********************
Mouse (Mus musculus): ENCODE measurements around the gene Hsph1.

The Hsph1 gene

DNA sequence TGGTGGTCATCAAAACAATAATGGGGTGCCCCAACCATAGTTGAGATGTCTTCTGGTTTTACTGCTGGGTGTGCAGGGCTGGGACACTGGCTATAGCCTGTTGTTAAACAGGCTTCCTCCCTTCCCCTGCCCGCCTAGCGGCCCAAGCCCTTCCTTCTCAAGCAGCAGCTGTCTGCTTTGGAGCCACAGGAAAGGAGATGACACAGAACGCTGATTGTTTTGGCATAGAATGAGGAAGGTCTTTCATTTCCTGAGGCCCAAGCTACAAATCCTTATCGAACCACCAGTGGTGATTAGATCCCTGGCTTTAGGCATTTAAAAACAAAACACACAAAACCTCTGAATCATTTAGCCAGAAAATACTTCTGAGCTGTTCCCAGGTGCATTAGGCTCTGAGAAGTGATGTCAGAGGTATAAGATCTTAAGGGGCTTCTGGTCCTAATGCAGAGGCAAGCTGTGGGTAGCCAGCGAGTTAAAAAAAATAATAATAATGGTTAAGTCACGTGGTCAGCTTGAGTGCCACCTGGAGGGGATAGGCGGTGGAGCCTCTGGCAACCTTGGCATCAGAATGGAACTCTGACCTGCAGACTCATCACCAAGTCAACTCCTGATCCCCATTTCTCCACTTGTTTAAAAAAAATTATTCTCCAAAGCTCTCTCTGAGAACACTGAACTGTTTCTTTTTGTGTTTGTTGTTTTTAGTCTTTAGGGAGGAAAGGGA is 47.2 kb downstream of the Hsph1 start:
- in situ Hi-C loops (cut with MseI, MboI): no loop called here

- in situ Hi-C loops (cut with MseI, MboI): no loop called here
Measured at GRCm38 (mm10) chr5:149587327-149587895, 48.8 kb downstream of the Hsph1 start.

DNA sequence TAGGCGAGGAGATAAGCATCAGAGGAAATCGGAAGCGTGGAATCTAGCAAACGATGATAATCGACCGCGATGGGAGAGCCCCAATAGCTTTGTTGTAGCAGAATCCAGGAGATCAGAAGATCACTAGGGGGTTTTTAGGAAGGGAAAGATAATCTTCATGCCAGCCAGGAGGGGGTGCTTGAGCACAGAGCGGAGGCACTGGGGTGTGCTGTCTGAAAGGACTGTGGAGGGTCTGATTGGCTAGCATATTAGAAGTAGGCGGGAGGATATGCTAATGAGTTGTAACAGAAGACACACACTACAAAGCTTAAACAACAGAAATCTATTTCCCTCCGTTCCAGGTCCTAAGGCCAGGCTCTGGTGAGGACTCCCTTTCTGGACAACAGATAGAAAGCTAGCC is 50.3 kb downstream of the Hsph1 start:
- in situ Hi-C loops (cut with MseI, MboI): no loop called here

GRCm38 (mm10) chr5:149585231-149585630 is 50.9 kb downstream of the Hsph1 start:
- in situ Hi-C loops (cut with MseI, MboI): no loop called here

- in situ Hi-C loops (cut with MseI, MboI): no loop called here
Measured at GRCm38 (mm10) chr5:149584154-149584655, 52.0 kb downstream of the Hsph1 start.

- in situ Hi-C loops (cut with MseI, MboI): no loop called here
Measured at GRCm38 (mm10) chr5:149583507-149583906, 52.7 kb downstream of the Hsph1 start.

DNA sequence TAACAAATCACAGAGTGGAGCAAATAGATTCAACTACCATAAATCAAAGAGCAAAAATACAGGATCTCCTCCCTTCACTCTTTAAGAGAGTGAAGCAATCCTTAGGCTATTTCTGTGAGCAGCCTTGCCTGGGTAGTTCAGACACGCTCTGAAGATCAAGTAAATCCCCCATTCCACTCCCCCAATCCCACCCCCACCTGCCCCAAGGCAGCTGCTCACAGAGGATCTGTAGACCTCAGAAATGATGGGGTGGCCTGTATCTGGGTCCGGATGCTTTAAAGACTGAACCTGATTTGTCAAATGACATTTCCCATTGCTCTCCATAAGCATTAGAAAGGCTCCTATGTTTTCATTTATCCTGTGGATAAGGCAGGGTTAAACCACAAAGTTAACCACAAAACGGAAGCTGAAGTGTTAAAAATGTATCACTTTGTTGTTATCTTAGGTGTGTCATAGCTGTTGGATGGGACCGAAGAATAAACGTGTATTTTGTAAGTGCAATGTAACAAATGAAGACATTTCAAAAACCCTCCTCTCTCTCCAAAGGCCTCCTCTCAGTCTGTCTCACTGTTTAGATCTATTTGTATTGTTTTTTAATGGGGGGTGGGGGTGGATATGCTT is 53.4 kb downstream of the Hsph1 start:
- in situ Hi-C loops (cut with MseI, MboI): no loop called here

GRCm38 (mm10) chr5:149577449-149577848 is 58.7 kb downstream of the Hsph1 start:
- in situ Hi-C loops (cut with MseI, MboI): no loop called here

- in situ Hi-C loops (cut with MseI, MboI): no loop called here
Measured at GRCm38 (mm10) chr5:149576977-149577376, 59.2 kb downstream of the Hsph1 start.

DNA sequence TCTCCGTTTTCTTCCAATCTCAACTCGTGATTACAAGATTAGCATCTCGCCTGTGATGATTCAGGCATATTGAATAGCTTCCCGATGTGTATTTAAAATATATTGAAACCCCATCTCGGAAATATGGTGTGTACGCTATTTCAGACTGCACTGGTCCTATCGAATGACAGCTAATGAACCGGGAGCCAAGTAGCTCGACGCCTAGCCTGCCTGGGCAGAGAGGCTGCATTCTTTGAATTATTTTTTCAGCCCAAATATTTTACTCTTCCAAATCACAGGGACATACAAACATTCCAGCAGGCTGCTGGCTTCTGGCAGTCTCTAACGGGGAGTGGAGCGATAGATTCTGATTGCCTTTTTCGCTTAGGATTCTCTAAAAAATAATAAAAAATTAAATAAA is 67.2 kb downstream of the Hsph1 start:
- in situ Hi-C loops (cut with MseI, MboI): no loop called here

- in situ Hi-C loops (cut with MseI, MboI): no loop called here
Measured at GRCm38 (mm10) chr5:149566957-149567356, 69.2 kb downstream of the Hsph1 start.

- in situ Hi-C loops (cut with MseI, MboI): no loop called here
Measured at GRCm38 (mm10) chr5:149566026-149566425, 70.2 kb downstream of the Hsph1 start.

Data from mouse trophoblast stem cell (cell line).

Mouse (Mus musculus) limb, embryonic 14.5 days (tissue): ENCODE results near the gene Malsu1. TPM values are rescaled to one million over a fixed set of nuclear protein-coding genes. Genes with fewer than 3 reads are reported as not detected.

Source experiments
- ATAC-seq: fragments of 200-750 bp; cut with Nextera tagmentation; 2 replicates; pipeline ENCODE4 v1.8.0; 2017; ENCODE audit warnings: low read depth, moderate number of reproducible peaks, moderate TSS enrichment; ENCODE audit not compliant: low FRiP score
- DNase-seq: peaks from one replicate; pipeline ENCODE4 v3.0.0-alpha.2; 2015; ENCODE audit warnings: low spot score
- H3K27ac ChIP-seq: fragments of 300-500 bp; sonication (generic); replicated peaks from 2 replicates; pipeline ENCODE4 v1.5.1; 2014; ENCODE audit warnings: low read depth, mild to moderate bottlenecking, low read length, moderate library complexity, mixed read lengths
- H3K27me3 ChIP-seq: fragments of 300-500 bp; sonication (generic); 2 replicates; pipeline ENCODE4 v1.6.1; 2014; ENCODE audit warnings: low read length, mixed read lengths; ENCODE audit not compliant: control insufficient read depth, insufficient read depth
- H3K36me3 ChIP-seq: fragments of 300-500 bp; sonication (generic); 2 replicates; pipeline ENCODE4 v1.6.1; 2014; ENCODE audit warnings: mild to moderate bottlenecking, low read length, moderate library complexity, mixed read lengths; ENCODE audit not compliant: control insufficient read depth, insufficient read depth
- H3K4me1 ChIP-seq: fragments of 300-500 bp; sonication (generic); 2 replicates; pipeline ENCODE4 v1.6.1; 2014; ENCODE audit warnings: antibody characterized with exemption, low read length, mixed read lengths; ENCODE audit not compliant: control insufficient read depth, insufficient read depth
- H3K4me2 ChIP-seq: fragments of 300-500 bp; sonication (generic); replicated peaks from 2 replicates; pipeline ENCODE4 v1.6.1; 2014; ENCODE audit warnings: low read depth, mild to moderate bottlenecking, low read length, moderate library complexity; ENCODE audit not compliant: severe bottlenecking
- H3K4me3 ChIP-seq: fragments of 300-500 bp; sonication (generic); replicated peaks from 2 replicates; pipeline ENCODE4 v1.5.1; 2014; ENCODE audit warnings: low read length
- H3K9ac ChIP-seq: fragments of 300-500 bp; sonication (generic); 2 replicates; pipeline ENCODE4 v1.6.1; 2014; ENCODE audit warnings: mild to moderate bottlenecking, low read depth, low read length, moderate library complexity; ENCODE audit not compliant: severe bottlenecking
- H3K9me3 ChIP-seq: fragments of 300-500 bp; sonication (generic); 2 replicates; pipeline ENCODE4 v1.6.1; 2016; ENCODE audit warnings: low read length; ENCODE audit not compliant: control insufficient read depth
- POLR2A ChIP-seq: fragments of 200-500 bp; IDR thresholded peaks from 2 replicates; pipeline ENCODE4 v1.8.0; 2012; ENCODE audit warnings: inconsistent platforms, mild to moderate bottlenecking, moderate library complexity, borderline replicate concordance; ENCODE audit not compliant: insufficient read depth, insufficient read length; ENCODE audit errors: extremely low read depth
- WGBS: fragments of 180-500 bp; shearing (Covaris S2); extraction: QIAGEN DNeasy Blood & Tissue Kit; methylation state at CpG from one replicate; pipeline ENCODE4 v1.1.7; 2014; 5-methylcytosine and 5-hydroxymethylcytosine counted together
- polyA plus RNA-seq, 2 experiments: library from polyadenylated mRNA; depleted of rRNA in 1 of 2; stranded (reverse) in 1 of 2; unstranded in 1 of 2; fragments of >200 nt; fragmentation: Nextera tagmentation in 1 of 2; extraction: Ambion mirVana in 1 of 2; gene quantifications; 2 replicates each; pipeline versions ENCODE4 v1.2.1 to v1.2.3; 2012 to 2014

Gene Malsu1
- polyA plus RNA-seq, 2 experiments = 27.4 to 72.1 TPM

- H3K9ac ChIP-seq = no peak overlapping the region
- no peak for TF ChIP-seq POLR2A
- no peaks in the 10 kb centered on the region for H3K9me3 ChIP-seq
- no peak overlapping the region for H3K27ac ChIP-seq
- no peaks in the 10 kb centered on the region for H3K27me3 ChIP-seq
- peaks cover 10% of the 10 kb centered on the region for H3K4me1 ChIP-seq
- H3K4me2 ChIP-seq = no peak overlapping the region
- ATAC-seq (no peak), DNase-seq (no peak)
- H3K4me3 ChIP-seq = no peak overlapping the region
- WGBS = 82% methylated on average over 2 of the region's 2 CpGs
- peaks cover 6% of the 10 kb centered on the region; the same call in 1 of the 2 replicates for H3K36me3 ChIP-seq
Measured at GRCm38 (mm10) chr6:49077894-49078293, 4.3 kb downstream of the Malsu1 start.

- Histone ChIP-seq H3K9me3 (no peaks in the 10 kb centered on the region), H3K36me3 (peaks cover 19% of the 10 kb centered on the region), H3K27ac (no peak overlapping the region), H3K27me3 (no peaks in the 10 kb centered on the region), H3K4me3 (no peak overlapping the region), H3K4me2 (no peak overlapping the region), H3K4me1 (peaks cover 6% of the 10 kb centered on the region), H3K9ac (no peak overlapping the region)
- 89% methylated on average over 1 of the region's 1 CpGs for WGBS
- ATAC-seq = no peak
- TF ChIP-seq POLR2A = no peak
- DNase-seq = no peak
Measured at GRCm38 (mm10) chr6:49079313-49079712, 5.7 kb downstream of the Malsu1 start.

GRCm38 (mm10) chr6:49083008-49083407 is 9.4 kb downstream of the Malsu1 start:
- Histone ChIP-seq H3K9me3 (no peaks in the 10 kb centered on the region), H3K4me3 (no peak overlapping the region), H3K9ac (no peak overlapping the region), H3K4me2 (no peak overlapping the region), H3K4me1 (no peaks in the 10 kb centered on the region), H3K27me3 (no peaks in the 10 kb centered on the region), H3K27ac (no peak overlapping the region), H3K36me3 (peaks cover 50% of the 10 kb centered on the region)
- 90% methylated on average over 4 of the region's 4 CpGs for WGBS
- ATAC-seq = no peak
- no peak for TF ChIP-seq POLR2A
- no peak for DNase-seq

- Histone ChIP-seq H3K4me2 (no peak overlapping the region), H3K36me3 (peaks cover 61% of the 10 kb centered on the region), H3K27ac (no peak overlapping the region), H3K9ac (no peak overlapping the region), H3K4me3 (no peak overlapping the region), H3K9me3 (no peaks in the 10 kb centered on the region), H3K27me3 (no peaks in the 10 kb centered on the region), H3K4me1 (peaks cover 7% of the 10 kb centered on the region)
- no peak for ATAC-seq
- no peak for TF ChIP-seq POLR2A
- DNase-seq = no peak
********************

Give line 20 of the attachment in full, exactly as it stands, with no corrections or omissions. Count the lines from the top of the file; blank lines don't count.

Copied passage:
Measured at GRCm38 (mm10) chr5:149576977-149577376, 59.2 kb downstream of the Hsph1 start.